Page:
thirsty cat

Thirst is an Ozploitation flick featured in “Not Quite Hollywood”, the informative yet somewhat uncritical love-in documentary from down under.

Made in the late 70s and directed by Rod Hardy, whose career still seems to be going strong directing episodes of popular American television shows such as Burn Notice and Battlestar Galactica and less popular ones such as the awful Dollhouse, it looks to be Rods first big feature. The screenplay is by John Pinkney whose career hence has been mostly literary, and is probably best represented by the man himself on his Goodreads profile.

The plot is as follows: Kate, an orphaned Australian 20-something professional, has been selected for initiation by a group known as the Brotherhood, describing themselves as aristocrats who have discovered the ultimate in serf piety – why settle for the sweat of their brow when you can have the blood in their veins? Kate is the unwitting descendent of an ancient aristocratic family, and the Brotherhood have decided it’s time to bring her bloodline back in to the fold. Kate’s already got some subconscious inkling of her regal background, as when she laps up the remnants of the pint of blood the Brotherhood have left inside a milk carton. Incidentally, surreptitiously swapping out a carton of milk for a carton of blood is a terrible plan – best case scenario presumably being that she pours it on her cornflakes. That aside, the few plotting issues there are with the movie mostly centre around Kate’s motivation as she ums and ahs as to whether to be a blood thirsty sucker.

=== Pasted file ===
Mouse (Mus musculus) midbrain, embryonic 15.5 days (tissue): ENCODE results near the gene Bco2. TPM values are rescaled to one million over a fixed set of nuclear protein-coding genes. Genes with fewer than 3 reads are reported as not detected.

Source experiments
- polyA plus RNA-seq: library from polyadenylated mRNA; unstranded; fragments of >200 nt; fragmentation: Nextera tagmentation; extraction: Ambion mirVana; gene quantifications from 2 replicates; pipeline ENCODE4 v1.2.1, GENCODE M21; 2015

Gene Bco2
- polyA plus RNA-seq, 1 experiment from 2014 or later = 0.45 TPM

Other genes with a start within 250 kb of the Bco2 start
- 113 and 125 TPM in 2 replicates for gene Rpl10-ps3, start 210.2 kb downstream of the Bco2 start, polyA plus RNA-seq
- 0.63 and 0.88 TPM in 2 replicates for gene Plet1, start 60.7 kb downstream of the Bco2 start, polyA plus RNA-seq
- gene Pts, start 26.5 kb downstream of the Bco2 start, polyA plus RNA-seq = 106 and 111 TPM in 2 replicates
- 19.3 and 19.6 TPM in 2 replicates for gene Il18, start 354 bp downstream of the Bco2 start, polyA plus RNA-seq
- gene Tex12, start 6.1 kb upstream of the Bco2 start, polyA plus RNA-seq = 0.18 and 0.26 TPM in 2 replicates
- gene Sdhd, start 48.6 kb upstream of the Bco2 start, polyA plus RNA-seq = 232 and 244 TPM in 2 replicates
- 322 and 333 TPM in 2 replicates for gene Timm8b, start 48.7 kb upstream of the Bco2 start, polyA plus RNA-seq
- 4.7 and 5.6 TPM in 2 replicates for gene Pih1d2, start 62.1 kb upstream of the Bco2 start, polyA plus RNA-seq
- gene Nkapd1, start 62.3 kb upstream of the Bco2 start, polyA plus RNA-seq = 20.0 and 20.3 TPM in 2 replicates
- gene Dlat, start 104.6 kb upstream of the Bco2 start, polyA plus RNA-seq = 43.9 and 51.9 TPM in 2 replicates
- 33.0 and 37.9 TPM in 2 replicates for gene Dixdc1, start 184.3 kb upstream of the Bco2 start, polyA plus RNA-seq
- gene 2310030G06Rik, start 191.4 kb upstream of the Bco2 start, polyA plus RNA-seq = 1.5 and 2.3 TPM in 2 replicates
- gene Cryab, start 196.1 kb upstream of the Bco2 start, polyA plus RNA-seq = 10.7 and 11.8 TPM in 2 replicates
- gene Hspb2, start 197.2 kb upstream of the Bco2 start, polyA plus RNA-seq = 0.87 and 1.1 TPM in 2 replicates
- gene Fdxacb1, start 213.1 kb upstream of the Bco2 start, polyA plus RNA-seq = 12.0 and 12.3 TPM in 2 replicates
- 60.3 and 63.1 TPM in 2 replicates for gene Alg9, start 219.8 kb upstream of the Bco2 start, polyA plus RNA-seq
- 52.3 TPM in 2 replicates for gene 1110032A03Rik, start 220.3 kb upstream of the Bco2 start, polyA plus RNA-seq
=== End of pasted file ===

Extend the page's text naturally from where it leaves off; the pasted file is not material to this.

Thirst makes it clear it is trying to subvert the common horror tropes by starting its main character in a coffin inside a hay strewn medieval dungeon, before pulling back the curtains and revealing the purpose for this stereotypical gothic retreat – an attempt to brainwash our plucky young heroine into playing Nosferatu by subjecting her to exactly the kind of hammer horror experience we’ve come to expect.

The plot is ambitious, getting to where a conventional movie arc would end in the first half hour, the second half consisting mostly of a rather good series of surreal dream-like moments including an excellent scene with a nameless, unseen beast.

This section of the movie is by far the most engrossing, even if it repeats itself a bit and unfortunately after returning from its surreal trip doesn’t quite pull off the spectacular ending it needs, deciding instead to go all James Bond.

The movie has a lot to like with strong performances from Chantal Contouri in the lead role and, surprisingly, David Hemmings (looking a little rounder in the face then he did in Deep Red) as her aristocratic love interest but comes across a little disjointed and ultimately the non-dream sequence farm sets don’t quite manage to do justice to its ambitious ideas of portraying vampirism as a modern factory farm conciet for the aristocratic. Saying that, you’ll likely be too engrossed in its dream-like atmosphere to care, and I’d recommend it on the basis of the dream sequences alone. It’s highly enjoyable and a well worth watching piece of disposable cinema.

Written by disposable cinema

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